Interview with Rody Van Gemert
When did you start playing the guitar and why? What did you study and what is your musical background?
I started with the violin at age 5. The guitar came when I was a teenager and I stumbled upon an LP with a recording of Bach’s Prelude 997. This was a revelation and I knew that was what I wanted to play. Later I studied classical guitar at the Sweelinck Conservatorium in Amsterdam as well as the Hochschule für Musik, Köln. After graduating I continued my studies in the Doctoral Program of the Sibelius Academy in Helsinki, spending several months in the Elisabeth University of Music in Hiroshima as well. My main guitar teachers where Zoran Dukic, Jukka Savijoki and Norio Sato.
What were and are your main musical influences?
The fundaments of my musical thinking where formed early at the cathedral school in Haarlem, Holland. In addition to the regular school subjects we had singing lessons every day as well as instrumental and theory lessons. As a chorister I sang music by Palestrina, Byrd, Bach, Mozart, Britten etc. at Sundays in the cathedral. Whenever I hear the sound of a good choir I find myself having goose-bumps and being transported to those juvenal days of effortless beautiful music making in fantastic acoustics. In my guitar playing I think this eduction shows for instance in that I take much care of how and when to end every note. You know, with the fingertips of the left hand slightly on top of the fret, one can control the speed of the fading of the note, like a singer can. Another thing is that it is very easy for me to think and listen polyphonically. Also I am very pedantic and precise with intonation and I spend many hours in getting that right for every piece. Despite the common misconception, it is perfectly possible to raise or lower the intonation of any note on the guitar by adjusting the pressure of the fingers against the string.
How did you get the idea to release a solo album like “Ancient Greece Musical, Inspirations”? Why did you choose Pilfink records to release it?
With the Finnish Pilfink label we have done 2 records before and I like the idea of continuity. We have a mutual trust in each other. The idea of the Ancient Greece album came to me after I had premiered the Apollo, Toccate by Graham Lynch. I felt that here we have a piece that really deserves to be known by other guitarists and music lovers in general. We guitarists do have a great repertoire these days, and it is expanding all the time but, there is still not that many good solo pieces with a duration of over 15 minutes. Since I have always been fascinated by the myths, literature and philosophy of Antiquity, it was obvious that the other pieces to be recorded alongside the Apollo piece would all be connected with the mutual theme of Ancient Greece.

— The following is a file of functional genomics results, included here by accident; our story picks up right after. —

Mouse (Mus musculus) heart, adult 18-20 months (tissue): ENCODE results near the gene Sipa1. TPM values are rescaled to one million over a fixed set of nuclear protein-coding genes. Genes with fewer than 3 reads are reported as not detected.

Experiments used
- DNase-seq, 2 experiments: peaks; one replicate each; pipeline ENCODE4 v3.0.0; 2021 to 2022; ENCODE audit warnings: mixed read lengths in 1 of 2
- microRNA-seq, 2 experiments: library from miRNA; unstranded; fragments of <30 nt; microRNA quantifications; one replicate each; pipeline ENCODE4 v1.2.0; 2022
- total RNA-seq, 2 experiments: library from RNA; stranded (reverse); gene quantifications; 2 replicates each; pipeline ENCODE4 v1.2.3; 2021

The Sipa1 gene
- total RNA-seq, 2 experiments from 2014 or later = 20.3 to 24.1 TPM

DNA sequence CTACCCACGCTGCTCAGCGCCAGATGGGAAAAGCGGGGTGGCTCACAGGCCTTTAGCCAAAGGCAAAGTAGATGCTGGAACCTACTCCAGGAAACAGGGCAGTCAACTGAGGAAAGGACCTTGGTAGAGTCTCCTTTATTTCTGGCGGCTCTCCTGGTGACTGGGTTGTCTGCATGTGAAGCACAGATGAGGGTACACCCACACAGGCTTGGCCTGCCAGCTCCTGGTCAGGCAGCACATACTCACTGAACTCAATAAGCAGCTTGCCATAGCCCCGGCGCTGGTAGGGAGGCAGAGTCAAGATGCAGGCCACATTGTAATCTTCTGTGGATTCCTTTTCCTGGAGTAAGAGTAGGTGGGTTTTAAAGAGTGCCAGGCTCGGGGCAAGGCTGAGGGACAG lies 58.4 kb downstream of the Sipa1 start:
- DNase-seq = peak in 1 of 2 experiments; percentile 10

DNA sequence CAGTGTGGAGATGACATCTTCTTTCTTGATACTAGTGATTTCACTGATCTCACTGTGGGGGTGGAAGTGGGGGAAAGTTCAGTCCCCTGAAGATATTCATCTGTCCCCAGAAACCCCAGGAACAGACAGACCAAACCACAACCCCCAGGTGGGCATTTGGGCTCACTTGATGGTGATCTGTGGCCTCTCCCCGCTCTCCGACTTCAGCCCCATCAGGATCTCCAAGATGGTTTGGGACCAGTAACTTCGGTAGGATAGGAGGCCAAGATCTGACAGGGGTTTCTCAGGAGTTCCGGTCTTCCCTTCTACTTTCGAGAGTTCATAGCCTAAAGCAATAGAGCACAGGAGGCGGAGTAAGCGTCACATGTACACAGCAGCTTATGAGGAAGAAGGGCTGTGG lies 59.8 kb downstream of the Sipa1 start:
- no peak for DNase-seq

How did you start your collaboration with Assi Karttunen? I was surprised by the duo guitar – harpsichord, it was a nice combination…
I have to admit that I am a ”Wannabe harpsichordist”. I love the repertoire and play as much of it as I can on guitar. After I played harpsichord pieces by William Byrd on guitar for Assi she, very open minded, suggested to do concerts together and play in duo. At first I was sceptic because I was afraid the combination of harpsichord and guitar wouldn’t work. I thought the harpsichord’s resonance, fast attack and volume would eat away all of the guitars resonance, and all that’s left for me would sound like ”Plock, Plunck, Plim or Plam” so to say. Well, things turned out differently… I have played in all possible chamber music settings and, despite the fact that I enjoy very much working with singers, violinists, flutist etc. always I felt that I loose some of the expressive possibilities the guitar offers. Whereas playing with harpsichord is the opposite, it’s like having a sonic magnifying glass which enhances the smallest things I do on the guitar. The harpsichord has no vibrato and very little dynamics, so when I use even the smallest vibrato it becomes very prominent. Dynamics and different sound timbres are also enhanced in the same way. On the other hand, the sound of both instruments can blend into a complete new sound. It’s basically 1+1=3.
Can you tell us about the different tunings you had to use in this cd?
In general I think guitarists should be much more aware of intonation and its possibilities. It is an expressive tool way too good not to use.
In this recording I use six different tuning systems, four of which were already in use in Antiquity. We are able to examine the tuning systems of Olympus (ca. 600 BCE), Archytas and Ptolemy (ca. 85–165 CE) because the details of the ratios and relations between intervals they employed have been preserved to this day. The sound worlds of these tuning systems sometimes differ radically from one another, while sometimes the distinction is only very subtle. At such times the choices of the individual musician can be compared to the work of a sommelier, who selects a particular wine based on the qualities of its aroma, colour, structure and taste. In the case of the Seikilos epitaph I experimented with several different tuning systems before settling on the rich Ptolemy’s even diatonic scale (track 1) and the more archaic Archytas’ diatonic tuning (track 17). Similar though far more radical solutions can be heard in Harry Partch’s work Two Studies on Greek Scales (tracks 3 and 4).